Being given the opportunity to grow up and discover who I was in a safe, encouraging environment, rather than under constant pressure from peers, is a blessing that I am now incredibly thankful for. Make no mistake – I was a social butterfly and loved hanging out with my friends as much as any young girl! But because of home ed I chose who I spent my time with and avoided some of the bullying and negativity that sadly many kids experience.
Both of my parents were heavily invested in my education, and my mum showed this especially when it came to music. She sat through all my piano and harp lessons (not to mention the lessons taken by my siblings) so she could then help with practice during the week. While I didn’t always enjoy my music practice, the fact that it was an expected part of my school day meant that I practised diligently, and often early in the day when I wasn’t tired. Due to my parents support and involvement, as well as the accountability to practice every day, I progressed quickly on both piano and harp. But by the time I was a young teenager, I was starting to become disillusioned with music.
One of the few downsides to home ed was that there were no school ensembles or productions to play in. I knew a few kids who played piano, but it’s not really a group instrument, and there certainly weren’t any other young harpists around. I started to consider quitting, but by this time I was nearly at Grade 8 piano and my parents had bought me a full size orchestral pedal harp. I was stubborn enough to want to finish what I started on the piano, plus I knew just how much my parents had sacrificed to provide me with my harp. While I knew they would support me if I decided to move on from harp, I personally felt I would be the most ungrateful wretch on the planet if I threw it away now.
Thankfully things started to shift the year I was 15. With a lot of support from my parents I put myself through my Grade 8 piano exam, and shortly after my harp teacher suggested I attend State Music Camp (SMC). This was my first experience of playing in an orchestra and it opened up a whole new world to me. I began to see that there might be more to music than just practicing on my own in the lounge room. As an interesting side story, while at SMC I became friends with a lovely girl my age, who it later turned out was also home educated! We thought it was hilarious that out of over a hundred teens we could have hung out with, we somehow found the only other homeschooler attending. We are still close friends today.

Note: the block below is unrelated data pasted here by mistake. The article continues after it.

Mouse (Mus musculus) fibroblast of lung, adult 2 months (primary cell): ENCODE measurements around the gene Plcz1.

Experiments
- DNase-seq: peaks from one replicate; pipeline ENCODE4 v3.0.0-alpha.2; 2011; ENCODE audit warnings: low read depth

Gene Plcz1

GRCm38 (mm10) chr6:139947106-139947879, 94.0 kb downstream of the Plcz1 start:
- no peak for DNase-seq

Over the next year I had the chance to play at a couple of events, attend another music camp and fill in for a community orchestra’s concert, which led up to the moment that changed my music life. At 16 I was offered a paid job of playing harp in the pit orchestra for a local production of The King & I. Looking back now I was crazy to take the role, and my parents were crazy to let me. The music was not only difficult with multiple solos, but the show was long which required huge amounts of mental stamina and physical endurance. There was only one other teenager involved and the pressure was on to keep up both my playing and my attitude to match the other musicians who had been professionals for years. Not only that but the hours were numerous with late night finishes; in ten days I spent at least 45 hours at the theatre, with my dad usually driving me home close to midnight. If I had not been home educated, I don’t think there is any way I could have made it through as the flexibility to adjust my education around my extra commitments, not to mention the option to sleep in during the week, was invaluable. While by the end of it I was exhausted, I also knew that this was it– I loved this side of music and wanted to play for the rest of my life.
From that time on I have rarely not had a project in the calendar. Every couple months would find me being called up to work for a community orchestra concert, with the occasional function or event in between. I even played for another musical, which was thankfully less intense! As I was unable to drive, a lot of gratitude is due to my dad, who spent countless hours driving and waiting for me at my many jobs, as without his support I wouldn’t have been able to do what I did. And so I began to finish up my secondary schooling in order to focus ahead on what was to come: university.